China and Argentina sign nuclear deal

Contract worth up to $15bn for China National Nuclear Corp to finance and build two plants
Handout photo released by the Argentinian Presidency of the president of Argentine state nuclear energy company Nucleoelectrica Argentina (NA-SA) Jose Luis Antunez (front, L) and China National Nuclear Corporation (CNNC) General Manager Quian Zhimin (front, R), as they sign an agreement to build a fourth and fifth nuclear power stations with a total investment of 14.000 million dollars, in the sidelines of the G20 Summit in Antalya, Turkey on November 15, 2015
China has agreed to finance and build two nuclear power plants in Argentina in a deal that will showcase Chinese technology and could be worth up to $15bn, according to Chinese state media and reports from Argentina.
The deal comes amid a push by Beijing to export its homegrown atomic technology, often by offering cheap technology and generous financing. It also follows China’s move last month to take a one-third stake in a French-led project to build the first in a new generation of UK nuclear plants.
The agreement with Argentina, signed in Turkey during the G20 meetings, will see Chinaprovide most of the financing for the two new plants at a time when Buenos Aires is locked out of global credit markets.
The first plant will cost about $6bn and use Canadian “Candu” nuclear technology while the second will use China’s homegrown Hualong One reactor, which Beijing is trying to promote for export around the world.
Both will be built by state-owned China National Nuclear Corp in co-operation with Argentina’s state-owned Nucleoeléctrica.
When finished, they will roughly double the country’s nuclear power capacity provided by its existing three nuclear plants.
“The construction of two new nuclear power plants will ensure our energy supply in the future,” Axel Kicillof, Argentina’s economy minister, was quoted as saying by Argentine media. The agreements with CNNC “are very favourable” and will “give us energy and competitiveness”, he said.
Chinese banks and companies will provide loans and investment to cover 85 per cent of the projects’ costs, with the loans to be paid back over 18 years with an annual interest rate below 6.5 per cent, according to Argentine media reports.
Julio de Vido, Argentine planning minister, was quoted as saying the deal marked the biggest investment ever made in Argentina “considering the preferential interest rate and the payment terms that were included in the agreements”.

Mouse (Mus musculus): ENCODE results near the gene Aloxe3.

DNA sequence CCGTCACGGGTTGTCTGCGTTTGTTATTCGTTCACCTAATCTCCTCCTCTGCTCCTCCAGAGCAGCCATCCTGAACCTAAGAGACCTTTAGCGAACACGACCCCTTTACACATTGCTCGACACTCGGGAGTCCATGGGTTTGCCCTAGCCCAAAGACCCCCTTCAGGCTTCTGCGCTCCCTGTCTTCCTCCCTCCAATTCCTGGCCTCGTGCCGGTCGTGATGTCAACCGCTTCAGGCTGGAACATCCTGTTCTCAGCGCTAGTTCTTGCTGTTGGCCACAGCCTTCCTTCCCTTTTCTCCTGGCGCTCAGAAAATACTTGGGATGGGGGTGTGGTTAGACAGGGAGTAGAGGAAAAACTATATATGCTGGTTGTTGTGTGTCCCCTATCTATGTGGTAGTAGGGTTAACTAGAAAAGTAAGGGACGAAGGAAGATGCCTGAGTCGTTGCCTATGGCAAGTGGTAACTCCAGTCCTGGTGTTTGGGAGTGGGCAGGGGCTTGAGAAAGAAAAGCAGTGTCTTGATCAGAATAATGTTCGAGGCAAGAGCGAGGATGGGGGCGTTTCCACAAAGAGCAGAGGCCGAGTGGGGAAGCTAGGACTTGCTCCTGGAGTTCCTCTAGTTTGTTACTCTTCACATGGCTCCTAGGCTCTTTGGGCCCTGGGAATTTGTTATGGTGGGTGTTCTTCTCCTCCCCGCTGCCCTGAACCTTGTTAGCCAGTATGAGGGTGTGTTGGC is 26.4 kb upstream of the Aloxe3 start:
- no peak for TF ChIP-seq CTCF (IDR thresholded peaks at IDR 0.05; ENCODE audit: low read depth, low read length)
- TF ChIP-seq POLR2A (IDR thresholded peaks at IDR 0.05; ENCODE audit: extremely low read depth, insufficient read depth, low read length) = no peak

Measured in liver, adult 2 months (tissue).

CNNC’s domestic state-owned rival, China General Nuclear Power Group (CGN), will apply to UK regulators next year for approval of its similar nuclear power technology as it seeks to build more plants in Britain.
CGN has already agreed to take a one-third stake in the French group EDF’s £18bn ($27bn) Hinkley Point power station, and wants to build a series of new reactors in the UK.
Analysts say success in exporting its nuclear technology to Britain will help China sell more nuclear plants around the world because of the perceived rigour of the UK’s regulatory regime.
“We have our first foot in the UK,” Zheng Dongshan, senior vice-president at CGN, told the Financial Times during a visit to the UK last month. “This could have a good effect to kick the door of other countries.”
Chinese economic planners have identified more than 60 countries between China and Europe as potential customers. They hope to provide 30 of the 200 nuclear plants they estimate will be under construction in those countries by 2030.
Back home, China already has 26 reactors under construction, eight of which it plans to complete by the end of this year.
In recent years Beijing has stepped in to provide financing and investment to several countries locked, like Argentina, out of international credit markets or shunned by global investors because of war, sanctions or corruption.
Latin America has been an area of particular interest because of the ruling Communist party’s desire to expand Chinese influence into America’s traditional “backyard”.
China has already made enormous investments throughout Latin America, including in ports, dams, railways and energy projects in Argentina.
Some in Argentina have raised concerns about the country’s growing reliance on China and Buenos Aires’ decision to sign the deals immediately before a presidential electoral runoff next weekend, after which President Cristina Kirchner will step down at the end of her second term.
Presidential hopeful Mauricio Macri has promised to review all agreements signed between the current government and Beijing if he wins the November 22 run-off.

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